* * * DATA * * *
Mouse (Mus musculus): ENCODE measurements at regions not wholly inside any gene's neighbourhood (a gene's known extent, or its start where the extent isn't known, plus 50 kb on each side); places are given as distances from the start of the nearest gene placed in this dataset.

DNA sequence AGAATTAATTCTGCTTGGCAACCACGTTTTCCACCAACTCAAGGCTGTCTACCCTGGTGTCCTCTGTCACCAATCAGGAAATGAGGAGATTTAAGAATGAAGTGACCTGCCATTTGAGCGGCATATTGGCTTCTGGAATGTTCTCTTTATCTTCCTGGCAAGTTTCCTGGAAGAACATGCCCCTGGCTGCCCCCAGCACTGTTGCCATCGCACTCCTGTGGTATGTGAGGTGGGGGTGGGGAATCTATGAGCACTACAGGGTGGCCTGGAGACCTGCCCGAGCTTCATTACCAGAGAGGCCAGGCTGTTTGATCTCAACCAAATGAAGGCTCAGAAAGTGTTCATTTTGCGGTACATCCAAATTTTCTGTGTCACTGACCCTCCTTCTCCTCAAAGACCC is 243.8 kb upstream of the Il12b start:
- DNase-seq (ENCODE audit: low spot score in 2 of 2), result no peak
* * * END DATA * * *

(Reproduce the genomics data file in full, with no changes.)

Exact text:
Mouse (Mus musculus): ENCODE measurements at regions not wholly inside any gene's neighbourhood (a gene's known extent, or its start where the extent isn't known, plus 50 kb on each side); places are given as distances from the start of the nearest gene placed in this dataset.

DNA sequence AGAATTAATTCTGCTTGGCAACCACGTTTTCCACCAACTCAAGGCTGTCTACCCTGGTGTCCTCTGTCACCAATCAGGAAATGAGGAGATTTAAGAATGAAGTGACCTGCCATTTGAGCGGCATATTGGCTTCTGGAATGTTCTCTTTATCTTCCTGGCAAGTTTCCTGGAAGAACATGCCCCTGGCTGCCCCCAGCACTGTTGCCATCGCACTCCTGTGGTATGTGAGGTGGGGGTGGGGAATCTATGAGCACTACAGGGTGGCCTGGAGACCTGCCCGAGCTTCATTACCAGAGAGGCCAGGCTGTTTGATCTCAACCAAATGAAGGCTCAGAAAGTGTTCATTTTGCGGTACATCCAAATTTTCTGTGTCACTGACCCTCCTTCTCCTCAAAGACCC is 243.8 kb upstream of the Il12b start:
- DNase-seq (ENCODE audit: low spot score in 2 of 2), result no peak